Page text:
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Crossing The World's Most Beautiful Bridges (PHOTOS)

Posted: 08/04/2012 9:27 am

Bridges have always held a place in our collective history. Whether symbolizing escapes to new frontiers or the intrinsic connection between old and new, these architectural marvels are captivating. Some seem to defy nature by spanning treacherous waterways or deep canyons; others defy the human condition by connecting cities in conflict over territory or ideology. Other bridges are romantic constructions, paying homage to art and beauty as much as form and function.

The Brooklyn Bridge, the iconic symbol that connects lower Manhattan to Brooklyn over the East River, incorporates several of these criteria. City engineers in the 1800s were faced with a formidable challenge: designing a bridge to span one of the era's busiest and roughest stretches of saltwater. As historical author David McCullough relates in The Great Bridge: The Epic Story of the Building of the Brooklyn Bridge, his 615-page account of its construction: "If there is to be a bridge," wrote one man, "it must take one grand flying leap from shore to shore over the masts of the ships. There can be no piers or drawbridge. There must be only one great arch all the way across. Surely this must be a wonderful bridge." Today the Brooklyn Bridge is part of the cultural fabric of New York--few could imagine the cityscape without it.

Each of the magnificent bridges on this list comes with its own story. According to lore, Ponte dei Sospiri in Venice offered a final glimpse of freedom to prisoners on their way to execution. The lovely Khaju Bridge in Iran was both a respite for lovers and a getaway for the shah. And in Singapore, the newly constructed Helix Bridge looks to the future of bridge building, with aesthetics, engineering and imagination integrated into its high-tech double-helix design.

Whether motivating the planning of an adventure or simply brightening a commute, these wonders of the world are well worth crossing.

--Erin Schumaker

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  • Tower Bridge, London, England

    London’s 272-foot, dual-bascule bridge began as an architectural conundrum. As the East End of the capital city became more densely populated in the 19th century, the city needed a new crossing structure downstream of the London Bridge, but could not afford to disrupt river traffic in the process. The solution? A bridge that could raise and lower to allow river traffic to pass. It took more than 50 design submissions, eight years, five major contractors and 432 construction workers, but by 1894 the Tower Bridge was finally completed. The finished product was an architectural marvel—at the time the largest and most sophisticated bascule bridge ever built, which powered its 1,100-ton decks with steam hydraulics. Impressive engineering by day, yes, but the bridge is even more spectacular at night, aglow with floodlights illuminating its fairy-tale turrets. <em>Tower Bridge Rd.; 44-20/7403-3761; <a href="" target="_hplink"></a></em>.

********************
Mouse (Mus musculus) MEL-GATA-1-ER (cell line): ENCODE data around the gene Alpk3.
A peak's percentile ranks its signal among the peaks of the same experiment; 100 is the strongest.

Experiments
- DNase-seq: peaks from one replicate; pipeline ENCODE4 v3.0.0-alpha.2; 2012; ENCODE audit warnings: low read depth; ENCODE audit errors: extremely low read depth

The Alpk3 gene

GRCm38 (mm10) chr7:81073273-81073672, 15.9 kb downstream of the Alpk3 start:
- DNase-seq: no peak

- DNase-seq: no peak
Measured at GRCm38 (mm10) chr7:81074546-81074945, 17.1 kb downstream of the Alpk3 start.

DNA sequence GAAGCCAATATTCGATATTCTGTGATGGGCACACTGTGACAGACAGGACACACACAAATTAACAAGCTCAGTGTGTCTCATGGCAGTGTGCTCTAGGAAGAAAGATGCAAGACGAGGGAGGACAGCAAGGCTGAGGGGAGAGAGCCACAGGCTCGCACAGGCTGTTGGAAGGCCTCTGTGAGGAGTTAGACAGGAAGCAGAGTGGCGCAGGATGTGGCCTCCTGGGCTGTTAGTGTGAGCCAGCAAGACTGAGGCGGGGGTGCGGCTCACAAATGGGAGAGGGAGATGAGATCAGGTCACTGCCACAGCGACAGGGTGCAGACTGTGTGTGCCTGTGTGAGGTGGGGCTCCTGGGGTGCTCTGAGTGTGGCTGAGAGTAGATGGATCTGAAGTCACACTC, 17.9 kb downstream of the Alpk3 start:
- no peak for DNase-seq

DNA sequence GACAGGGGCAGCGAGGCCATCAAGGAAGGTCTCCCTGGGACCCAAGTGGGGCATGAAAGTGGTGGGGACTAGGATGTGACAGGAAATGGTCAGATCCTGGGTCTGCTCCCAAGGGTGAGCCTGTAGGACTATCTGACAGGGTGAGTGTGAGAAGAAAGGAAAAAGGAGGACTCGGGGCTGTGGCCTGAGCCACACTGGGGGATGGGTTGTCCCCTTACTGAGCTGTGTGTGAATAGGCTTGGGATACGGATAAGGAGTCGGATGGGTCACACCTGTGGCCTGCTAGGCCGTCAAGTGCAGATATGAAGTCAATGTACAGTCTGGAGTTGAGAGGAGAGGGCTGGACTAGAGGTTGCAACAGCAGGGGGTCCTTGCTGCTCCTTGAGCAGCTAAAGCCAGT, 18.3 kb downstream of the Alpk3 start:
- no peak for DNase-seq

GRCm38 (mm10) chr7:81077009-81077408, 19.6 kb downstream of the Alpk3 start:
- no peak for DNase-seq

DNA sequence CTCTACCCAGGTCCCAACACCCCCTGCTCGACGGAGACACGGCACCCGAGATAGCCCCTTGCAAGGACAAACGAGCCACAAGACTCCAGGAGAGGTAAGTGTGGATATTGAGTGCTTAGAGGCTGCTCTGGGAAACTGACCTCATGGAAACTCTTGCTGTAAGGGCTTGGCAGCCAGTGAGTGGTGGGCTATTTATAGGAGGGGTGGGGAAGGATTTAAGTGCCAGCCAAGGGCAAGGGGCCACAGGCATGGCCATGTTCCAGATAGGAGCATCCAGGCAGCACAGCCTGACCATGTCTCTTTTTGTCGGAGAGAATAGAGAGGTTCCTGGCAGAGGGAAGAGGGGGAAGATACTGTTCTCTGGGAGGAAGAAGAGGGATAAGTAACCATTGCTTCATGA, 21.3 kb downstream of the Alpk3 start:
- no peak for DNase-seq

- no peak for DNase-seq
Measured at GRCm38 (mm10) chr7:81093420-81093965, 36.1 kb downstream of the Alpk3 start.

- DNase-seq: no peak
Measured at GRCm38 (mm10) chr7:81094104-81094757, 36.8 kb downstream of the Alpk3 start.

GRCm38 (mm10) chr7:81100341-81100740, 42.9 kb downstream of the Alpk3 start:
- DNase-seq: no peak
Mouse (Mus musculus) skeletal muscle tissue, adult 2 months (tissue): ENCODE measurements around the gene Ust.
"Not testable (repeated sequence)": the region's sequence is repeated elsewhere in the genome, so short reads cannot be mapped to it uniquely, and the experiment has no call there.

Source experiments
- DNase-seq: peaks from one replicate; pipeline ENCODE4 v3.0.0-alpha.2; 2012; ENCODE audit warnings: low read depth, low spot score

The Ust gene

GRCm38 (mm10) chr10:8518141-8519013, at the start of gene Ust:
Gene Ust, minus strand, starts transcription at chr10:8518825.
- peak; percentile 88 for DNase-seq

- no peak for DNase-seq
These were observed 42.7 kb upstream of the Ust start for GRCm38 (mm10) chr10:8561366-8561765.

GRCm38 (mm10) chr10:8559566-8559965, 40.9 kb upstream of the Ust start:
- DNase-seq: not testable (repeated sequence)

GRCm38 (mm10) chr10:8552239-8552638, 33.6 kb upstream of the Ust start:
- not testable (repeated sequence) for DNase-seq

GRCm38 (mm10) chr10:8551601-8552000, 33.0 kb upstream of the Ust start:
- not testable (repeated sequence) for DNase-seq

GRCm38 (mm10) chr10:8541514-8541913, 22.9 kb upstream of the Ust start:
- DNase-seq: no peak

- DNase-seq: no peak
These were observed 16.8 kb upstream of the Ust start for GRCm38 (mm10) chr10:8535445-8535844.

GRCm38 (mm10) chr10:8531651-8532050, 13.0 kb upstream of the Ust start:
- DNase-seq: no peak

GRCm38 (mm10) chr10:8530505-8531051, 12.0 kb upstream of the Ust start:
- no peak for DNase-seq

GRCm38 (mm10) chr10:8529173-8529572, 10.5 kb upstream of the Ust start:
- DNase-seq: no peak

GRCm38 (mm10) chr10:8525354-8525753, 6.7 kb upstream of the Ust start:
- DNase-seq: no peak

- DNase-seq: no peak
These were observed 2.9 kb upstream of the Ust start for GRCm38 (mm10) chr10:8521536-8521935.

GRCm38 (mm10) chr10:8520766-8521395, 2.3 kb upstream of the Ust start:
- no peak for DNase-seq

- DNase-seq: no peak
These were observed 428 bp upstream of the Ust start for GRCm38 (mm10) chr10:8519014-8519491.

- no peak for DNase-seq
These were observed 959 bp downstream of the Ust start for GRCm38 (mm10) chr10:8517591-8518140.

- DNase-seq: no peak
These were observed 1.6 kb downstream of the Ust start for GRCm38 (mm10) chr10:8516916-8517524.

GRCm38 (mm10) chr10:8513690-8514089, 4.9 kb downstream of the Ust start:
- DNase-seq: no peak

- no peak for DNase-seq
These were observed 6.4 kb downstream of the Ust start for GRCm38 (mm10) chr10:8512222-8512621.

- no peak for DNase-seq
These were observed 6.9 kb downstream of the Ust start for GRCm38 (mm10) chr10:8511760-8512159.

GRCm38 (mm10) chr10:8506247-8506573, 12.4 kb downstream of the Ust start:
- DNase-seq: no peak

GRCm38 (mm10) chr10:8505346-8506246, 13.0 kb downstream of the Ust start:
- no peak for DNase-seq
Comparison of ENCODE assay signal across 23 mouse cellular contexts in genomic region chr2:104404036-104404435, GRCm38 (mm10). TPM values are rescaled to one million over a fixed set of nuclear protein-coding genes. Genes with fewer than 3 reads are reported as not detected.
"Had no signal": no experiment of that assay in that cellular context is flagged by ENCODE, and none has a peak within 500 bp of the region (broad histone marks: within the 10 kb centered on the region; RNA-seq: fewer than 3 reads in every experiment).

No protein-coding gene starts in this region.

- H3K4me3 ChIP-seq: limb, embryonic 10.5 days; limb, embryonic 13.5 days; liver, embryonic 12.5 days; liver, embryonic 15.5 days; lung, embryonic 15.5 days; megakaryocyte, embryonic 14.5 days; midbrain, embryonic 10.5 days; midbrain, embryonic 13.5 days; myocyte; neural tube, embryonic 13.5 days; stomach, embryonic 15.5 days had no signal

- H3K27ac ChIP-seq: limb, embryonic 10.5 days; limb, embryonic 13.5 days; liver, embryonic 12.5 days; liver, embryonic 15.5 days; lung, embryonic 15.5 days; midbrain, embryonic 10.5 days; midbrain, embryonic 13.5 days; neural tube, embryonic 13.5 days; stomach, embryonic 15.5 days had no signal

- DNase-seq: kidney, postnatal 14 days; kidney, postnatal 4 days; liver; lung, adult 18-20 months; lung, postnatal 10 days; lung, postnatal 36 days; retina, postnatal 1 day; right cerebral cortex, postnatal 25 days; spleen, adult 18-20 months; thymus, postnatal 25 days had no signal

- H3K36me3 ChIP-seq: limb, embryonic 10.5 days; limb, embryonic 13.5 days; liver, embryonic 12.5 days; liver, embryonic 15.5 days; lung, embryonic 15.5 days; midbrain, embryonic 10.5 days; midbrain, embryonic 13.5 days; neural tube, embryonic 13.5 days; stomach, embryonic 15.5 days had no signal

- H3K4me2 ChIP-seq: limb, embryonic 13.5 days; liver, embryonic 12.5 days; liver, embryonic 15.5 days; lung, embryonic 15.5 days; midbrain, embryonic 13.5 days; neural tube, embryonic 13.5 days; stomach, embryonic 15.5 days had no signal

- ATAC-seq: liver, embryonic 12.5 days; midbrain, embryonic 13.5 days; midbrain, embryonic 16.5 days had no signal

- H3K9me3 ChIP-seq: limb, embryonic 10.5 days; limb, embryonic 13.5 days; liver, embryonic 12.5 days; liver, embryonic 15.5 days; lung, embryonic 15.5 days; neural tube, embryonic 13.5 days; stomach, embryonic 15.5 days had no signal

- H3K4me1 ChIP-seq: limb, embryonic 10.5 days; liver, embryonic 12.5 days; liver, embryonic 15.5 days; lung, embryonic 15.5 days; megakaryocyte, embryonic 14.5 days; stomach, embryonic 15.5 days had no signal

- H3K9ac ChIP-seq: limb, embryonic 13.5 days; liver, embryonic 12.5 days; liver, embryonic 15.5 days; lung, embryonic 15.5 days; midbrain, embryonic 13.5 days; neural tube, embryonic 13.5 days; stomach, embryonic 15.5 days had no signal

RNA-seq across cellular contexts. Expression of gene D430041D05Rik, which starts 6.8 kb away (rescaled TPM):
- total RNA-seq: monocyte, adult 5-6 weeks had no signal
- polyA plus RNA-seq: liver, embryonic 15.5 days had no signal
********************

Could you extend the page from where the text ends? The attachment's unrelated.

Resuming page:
• Golden Gate Bridge, San Francisco, California

    Completed in 1937, San Francisco’s Golden Gate Bridge is perhaps the Golden State’s most majestic and iconic landmark—it appeared on the cover of Rolling Stone in 1975—attracting more than 10 million visitors a year. The 4,200-foot bridge spans the picturesque Golden Gate Strait and is painted International Orange, a vivid hue chosen so that the arch could be seen through San Francisco’s ever-present fog. The Golden Gate has cropped up in various films, including The Maltese Falcon, and has inspired countless writers, including James D. Strauss, who wrote in his 1937 homage: “My arms are flung across the deep, / Into the clouds my towers soar, / And where the waters never sleep, / I guard the California shore.” <em>415-921-5858; <a href="" target="_hplink"></a></em>.

  • Ponte Vecchio, Florence, Italy

    Naturally, the tallest and oldest bridge in Florence is steeped in history. The Medieval stone-and-wood Ponte Vecchio crosses the Arno River at its narrowest point and is lined with overhanging shops. Butchers occupied the bridge until the 16th century, when the duke of Florence and Tuscany complained about the smell; the butchers were out, and the gold and silversmiths (who remain on the bridge to this day) were in. Later on, the ancient structure’s legendary reputation would be its savior. In 1944, the Nazis ignored orders to destroy all the bridges in Florence, apparently deciding the Ponte Vecchio was too beautiful to decimate. They blew up the ancient buildings on each end of the bridge instead. Via dè Guicciardini; 39-055/287-797.

  • Khaju Bridge, Isfahan, Iran

    Isfahan is one of the oldest cities in Iran, and in its heyday it was one of the most elegant. Equally lovely is the charming Khaju Bridge over the Zayandeh River, constructed in 1650 by Shah Abbas the Great, who built many of the city’s famous mosques and palaces. The 24-arch bridge quickly became both a romantic escape—a place for hide-and-seek or a cover for lovers—and a practical addition. Because the brick bridge is atop a dam, its sliding gates allow it to raise the river’s water level to irrigate the fields. Even the shah was captivated: He had rooms within the bridge repainted and tiled so he and his court could use it as a retreat.